Big alligator

Hey! There's the kiwi
Always look for the Kiwi.



I may have squealed just a little when I saw the room of rays.

Rays! Craig for size comparison
Craig added for size comparison.

There were only a few rooms of anatomical wax works but the detail was amazing.
(those of a sensitive disposition might want to skip the rest of this post)

Wax medical models from the 1800s

The art of anatomical waxworks was developed in Florence in the 17th century in order to teach medicine when practicing on corpses was illegal. Anatomical waxworks was slightly more true to life than learning surgery from a book. These waxworks are famous for having been modeled off actual corpses. How that is any worse than letting medical students loose on the deceased is simply beyond me.

Wax medical models from the 1800s

It’s just wax. It’s just wax.

Wax medical models from the 1800s

Saturday: Wax medical models from the 1800s


Wax medical models from the 1800s
I think this lady was my favourite. She was flayed open and yet her face was so serene. Like she was just about to fall asleep on a hot summer day.

Wax medical models from the 1800s

Wax medical models from the 1800s

One of my favourite parts of the whole museum was that, always a few steps behind us, we were shadowed by an Italian family, a mother, father, and a boy of about 6 years old who was just SO DAMN EXCITED to be there. We lost them in the anatomical section, they didn’t stay there long.

I am a little distraught that I didn’t notice the stuffed hippopotamus which was a 17th-century Medici pet that once lived in the Boboli Gardens. I know, I know they are, apparently, vicious killers but seriously? a hippopotamus ambling around your extensive gardens? it sounds pretty amazing.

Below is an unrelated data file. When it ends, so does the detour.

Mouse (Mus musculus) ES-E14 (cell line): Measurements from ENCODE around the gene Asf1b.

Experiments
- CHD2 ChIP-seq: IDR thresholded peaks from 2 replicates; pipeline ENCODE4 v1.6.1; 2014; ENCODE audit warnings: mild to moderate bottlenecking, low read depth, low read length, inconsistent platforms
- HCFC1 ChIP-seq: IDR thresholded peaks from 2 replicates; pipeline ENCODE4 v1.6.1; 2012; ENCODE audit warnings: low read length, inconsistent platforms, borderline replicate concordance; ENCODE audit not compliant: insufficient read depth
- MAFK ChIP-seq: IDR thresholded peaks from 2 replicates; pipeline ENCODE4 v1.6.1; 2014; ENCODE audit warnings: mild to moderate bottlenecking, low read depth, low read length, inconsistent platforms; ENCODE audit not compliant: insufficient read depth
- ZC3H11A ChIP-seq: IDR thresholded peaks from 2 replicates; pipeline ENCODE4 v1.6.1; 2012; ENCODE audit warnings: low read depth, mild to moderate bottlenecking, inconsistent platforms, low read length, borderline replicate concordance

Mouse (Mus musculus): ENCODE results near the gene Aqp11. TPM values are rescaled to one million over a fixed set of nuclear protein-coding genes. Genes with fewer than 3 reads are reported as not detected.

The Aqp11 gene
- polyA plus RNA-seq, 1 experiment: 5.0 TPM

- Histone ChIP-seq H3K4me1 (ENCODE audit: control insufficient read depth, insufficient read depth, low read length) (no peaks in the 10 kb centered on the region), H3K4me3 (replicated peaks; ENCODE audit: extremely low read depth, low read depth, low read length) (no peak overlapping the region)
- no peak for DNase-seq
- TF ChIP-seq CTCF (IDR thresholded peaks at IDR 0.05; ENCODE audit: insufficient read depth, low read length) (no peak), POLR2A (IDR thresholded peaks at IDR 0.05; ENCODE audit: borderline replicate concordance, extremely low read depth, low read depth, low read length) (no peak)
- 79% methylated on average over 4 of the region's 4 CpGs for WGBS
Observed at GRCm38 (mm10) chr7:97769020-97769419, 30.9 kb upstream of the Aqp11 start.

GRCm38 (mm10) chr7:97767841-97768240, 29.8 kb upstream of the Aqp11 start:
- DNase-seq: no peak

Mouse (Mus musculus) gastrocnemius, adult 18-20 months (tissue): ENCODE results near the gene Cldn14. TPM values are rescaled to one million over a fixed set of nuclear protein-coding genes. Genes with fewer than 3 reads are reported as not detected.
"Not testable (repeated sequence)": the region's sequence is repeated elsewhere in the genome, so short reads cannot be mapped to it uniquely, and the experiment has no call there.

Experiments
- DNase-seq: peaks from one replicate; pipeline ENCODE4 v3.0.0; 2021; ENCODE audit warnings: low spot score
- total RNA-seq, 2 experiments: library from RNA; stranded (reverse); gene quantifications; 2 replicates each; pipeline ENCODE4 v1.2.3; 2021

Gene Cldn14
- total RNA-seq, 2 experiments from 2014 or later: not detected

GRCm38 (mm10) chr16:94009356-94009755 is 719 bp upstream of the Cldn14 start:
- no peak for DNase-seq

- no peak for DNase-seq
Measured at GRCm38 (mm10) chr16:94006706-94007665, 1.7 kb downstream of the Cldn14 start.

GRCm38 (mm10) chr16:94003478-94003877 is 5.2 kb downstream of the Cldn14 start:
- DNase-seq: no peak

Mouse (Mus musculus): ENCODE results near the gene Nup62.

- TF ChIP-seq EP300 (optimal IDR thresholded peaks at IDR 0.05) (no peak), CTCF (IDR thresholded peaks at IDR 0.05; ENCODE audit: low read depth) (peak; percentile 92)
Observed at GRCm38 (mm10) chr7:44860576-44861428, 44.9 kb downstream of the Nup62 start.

Panorama - Medical wax works

It’s like they don’t know me at all …

I have had this conversation three or four times in the last half hour:

S: Oo! My Goat Antlers* have arrived!
Other: Wha?
S: My Goat Antlers.
Other: Huh?
S: my Goat Antlers with Cranium attached!
Other: Where did you get them?
S: Trademe**
Other: Are they … Do they … smell?
S: No. (sniffs antlers) No. I think that was the packaging.
Other: Why? What for? Ugh? Weird?
S: To mount. On the wall. Goat Antlers. With Cranium attached!

Goat Antlers!

Goat Antlers with Cranium attached!

* Uh yea. Goats have Horns. But they were advertised and sold as “antlers” so it stuck.
** NZ eBay

Week Twenty-Six

365 in 2009!

Sunday: the first time I ever tried french toast with bacon and maple syrup
The first time I ever had French Toast with Bacon and Maple Syrup. I can’t believe I ever doubted how amazing it tastes.

Monday: Tiny overpriced coffee and finall returned necklace
A teeny tiny overpriced coffee and the necklace that took tootoo long to be altered.
(chain shortened and split so it doesn’t run through the top of the horseshoe)

Tuesday: King and Queen of Spain
I went to watch the powhiri (maori greeting) for the King and Queen of Spain. Because really? how often do you see royalty?

Wednesday: my train hit a person!
It took 2 hours to get home on the train. Because it hit someone! they survived, thankfully, but the train & scene had to be inspected for a long long time before we could move on.